Barramundi Group’s sale of Australian assets fall apart

Barramundi Group's Australia operation.

Barramundi Group’s planned sale of its Australian assets has fallen through after the buyer, Wild Ocean Australia, could not obtain the funding necessary to complete the deal.

The deal, announced in December 2022, called for Barramundi Group to sell a 75 percent stake in its Australian business for AUD 1.6 million (USD 1.1 million, EUR 1 million) initially, with an additional AUD 3.4 million (USD 2.30 million, EUR 2.16 million) to be paid if the company could secure at least four more seawater site leases in the Kimberley region of Western Australia.

“The transaction has not been finalized, as the buyer has not been able to attract the necessary funding. The business will now undergo reconstruction,” Barramundi Group said in a 24 May press release.

Barramundi Group has a 34-percent stake in Wild Ocean Australia, and would have retained an effective 50.5 percent economic interest in Marine Produce Australia (MPA) – the business name of its Australian operations – under the deal, which received approval from Barramundi Group’s shareholders in January 2023.

However, Marine Produce Australia has now had two voluntary administrators appointed to assess how the venture will proceed. Rob Kirman and Rob Brauer, turnaround specialists with the Melbourne, Australia-based advisory and restructuring firm McGrath Nicol, were appointed as voluntary administrators of the company.

“The Administrators are currently making an assessment of the MPA Group’s position with a view to undertaking a restructure or recapitalization of the MPA Group,” Barramundi Group said. “The administrators, with the support from the MPA roup’s management, intend to continue to operate the MPA Group on a ‘business as usual’ basis while exploring options for a sale and/or recapitalization of the MPA Group.”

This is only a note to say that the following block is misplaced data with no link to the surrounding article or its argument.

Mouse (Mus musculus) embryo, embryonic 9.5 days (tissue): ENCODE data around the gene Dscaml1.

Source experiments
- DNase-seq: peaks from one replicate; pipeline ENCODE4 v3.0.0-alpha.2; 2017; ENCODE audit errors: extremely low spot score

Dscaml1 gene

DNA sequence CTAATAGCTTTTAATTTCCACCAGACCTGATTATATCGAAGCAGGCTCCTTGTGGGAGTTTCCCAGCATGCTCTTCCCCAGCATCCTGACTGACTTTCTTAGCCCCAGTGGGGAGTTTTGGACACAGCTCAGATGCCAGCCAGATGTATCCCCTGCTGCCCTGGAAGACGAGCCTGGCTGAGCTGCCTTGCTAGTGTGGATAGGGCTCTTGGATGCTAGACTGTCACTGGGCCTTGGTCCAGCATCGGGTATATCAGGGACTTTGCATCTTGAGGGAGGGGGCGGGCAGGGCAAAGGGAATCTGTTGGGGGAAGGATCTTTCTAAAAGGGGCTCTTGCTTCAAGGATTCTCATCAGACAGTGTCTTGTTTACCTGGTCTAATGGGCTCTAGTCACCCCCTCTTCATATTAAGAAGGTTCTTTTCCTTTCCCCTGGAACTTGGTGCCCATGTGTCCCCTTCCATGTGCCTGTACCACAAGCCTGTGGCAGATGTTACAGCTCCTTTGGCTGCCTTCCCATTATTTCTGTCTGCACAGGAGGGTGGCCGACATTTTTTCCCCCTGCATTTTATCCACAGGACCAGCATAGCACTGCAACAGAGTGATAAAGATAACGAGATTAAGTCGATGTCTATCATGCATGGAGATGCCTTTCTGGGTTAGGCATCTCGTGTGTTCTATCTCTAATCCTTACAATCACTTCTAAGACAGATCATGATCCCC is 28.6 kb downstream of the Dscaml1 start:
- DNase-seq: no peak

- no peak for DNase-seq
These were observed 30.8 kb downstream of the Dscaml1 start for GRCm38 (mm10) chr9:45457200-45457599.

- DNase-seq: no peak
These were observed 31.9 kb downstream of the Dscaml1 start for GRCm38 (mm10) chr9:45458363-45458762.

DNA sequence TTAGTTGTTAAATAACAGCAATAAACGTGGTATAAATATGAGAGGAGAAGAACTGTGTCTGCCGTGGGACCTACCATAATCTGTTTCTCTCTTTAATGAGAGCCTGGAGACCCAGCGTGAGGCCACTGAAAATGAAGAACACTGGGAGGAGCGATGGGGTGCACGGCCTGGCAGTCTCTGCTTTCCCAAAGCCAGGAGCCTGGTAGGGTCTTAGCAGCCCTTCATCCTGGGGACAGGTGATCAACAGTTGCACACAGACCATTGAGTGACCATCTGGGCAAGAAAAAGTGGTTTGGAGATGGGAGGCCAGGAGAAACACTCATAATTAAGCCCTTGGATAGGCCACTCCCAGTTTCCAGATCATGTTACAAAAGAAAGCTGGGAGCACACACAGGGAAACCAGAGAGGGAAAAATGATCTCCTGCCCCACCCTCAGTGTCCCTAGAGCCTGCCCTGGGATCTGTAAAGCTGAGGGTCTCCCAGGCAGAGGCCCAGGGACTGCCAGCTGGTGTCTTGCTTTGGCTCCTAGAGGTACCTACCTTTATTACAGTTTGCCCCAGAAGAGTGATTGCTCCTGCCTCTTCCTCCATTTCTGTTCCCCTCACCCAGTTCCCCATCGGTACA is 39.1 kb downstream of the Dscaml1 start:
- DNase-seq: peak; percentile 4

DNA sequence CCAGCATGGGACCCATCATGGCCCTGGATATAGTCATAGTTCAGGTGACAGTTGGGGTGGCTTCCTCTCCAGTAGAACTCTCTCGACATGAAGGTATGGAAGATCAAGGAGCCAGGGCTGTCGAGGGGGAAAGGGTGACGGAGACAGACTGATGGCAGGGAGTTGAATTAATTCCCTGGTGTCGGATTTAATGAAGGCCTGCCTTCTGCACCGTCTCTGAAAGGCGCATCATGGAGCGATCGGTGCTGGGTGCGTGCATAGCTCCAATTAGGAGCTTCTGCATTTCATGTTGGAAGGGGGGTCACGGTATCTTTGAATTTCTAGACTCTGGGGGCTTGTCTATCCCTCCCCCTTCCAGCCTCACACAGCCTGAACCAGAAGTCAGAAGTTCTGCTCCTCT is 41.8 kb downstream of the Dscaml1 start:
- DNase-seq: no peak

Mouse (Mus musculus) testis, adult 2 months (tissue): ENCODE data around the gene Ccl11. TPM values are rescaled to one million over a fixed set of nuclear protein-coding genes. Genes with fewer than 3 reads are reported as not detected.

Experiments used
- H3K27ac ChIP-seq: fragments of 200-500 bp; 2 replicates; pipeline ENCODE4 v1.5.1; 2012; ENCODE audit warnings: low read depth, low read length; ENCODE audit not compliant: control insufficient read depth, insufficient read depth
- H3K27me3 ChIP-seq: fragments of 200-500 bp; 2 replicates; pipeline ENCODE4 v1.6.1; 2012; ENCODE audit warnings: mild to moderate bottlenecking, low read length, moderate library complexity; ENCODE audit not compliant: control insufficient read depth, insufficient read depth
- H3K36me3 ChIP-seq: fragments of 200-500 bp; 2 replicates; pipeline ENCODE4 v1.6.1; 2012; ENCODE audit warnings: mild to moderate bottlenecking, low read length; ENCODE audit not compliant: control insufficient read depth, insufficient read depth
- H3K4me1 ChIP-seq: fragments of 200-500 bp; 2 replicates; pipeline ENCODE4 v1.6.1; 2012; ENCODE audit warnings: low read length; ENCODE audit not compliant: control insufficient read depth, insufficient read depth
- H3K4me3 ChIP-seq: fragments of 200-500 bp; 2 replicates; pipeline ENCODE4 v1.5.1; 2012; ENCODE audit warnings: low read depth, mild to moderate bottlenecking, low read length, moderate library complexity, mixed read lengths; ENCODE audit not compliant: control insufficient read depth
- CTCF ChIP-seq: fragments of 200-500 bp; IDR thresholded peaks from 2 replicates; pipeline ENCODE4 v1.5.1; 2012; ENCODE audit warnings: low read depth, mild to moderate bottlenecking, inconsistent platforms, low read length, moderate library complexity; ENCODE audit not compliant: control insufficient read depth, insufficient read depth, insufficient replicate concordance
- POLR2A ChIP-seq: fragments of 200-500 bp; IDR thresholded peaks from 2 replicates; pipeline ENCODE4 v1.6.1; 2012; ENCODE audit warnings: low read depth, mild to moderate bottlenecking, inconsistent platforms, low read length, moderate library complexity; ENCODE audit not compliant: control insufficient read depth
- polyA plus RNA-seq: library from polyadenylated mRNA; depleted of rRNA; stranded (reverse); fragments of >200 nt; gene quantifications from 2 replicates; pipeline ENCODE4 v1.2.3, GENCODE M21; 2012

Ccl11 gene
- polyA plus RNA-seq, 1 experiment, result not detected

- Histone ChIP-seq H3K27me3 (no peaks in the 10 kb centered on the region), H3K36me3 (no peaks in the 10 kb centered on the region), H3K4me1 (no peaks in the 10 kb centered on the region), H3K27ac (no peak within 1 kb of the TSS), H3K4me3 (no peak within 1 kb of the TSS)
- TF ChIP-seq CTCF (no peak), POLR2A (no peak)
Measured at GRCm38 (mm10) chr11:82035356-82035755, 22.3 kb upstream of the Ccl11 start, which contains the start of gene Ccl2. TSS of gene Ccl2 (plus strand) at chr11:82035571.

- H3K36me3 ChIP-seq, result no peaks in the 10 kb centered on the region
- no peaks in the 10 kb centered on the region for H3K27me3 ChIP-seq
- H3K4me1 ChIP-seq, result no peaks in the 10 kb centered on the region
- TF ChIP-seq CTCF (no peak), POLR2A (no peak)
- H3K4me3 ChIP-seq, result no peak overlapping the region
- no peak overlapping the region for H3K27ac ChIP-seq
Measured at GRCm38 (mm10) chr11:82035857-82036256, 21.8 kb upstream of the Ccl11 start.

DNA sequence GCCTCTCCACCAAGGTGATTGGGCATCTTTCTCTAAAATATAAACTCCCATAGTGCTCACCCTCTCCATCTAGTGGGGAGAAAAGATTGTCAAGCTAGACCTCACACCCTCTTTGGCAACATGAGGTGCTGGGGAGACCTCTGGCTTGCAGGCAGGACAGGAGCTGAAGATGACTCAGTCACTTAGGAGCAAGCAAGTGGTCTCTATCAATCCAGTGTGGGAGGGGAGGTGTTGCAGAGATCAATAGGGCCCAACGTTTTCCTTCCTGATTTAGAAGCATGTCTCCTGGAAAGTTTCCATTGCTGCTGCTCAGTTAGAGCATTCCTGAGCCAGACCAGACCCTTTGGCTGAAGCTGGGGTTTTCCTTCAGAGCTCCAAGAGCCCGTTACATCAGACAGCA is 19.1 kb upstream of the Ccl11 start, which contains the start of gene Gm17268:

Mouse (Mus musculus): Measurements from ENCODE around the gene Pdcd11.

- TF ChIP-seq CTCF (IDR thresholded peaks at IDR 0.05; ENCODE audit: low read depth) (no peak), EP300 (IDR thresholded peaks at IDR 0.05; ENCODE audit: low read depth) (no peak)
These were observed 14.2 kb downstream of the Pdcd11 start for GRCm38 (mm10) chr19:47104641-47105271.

Barramundi Group, which is based in Singapore and which operates barramundi farms in Singapore, Australia, and Brunei, was hit with a board exodus on 12 May, 2023. Johannes Cornelis Antonius den Bieman, Andreas von Scholten, Marit Solberg, and Sjoeberg Tristan Nenne resigned following the company's posting of continued losses. Von Scholten previously served as the company's CEO but was replaced in October 2022 by James Kwan. Two other board directors, Dato Seri Setia Haji Abdul Manaf bin Haji Metussin and Junaidi bin Haji Masri, were replaced on the company's board in October 2022.

In its unaudited 2022 results, the Singapore-based barramundi farmer posted a loss of SGD 19.7 million (USD 14.7 million, EUR 13.5 million). The company deal with a viral outbreak at its Semakau grow-out site in Singapore in December 2021, causing elevated mortalities through Q1 2022. And it said it dealt with "sudden and significant increases in key raw materials, cold storage and energy costs."

"While these increases were gradually fed through to end customers from the second quarter of 2022, there was a significant impact on our EBITDA-margin," the company said in its 2022 financial report. "In the second half of 2022, the group had successfully negotiated with its key customers to increase the selling price, to compensate for cost inflation. The net effect on margins however was still negative as increases in prices were achieved later in the year, lagging increases in costs."

Photo courtesy of Barramundi Group


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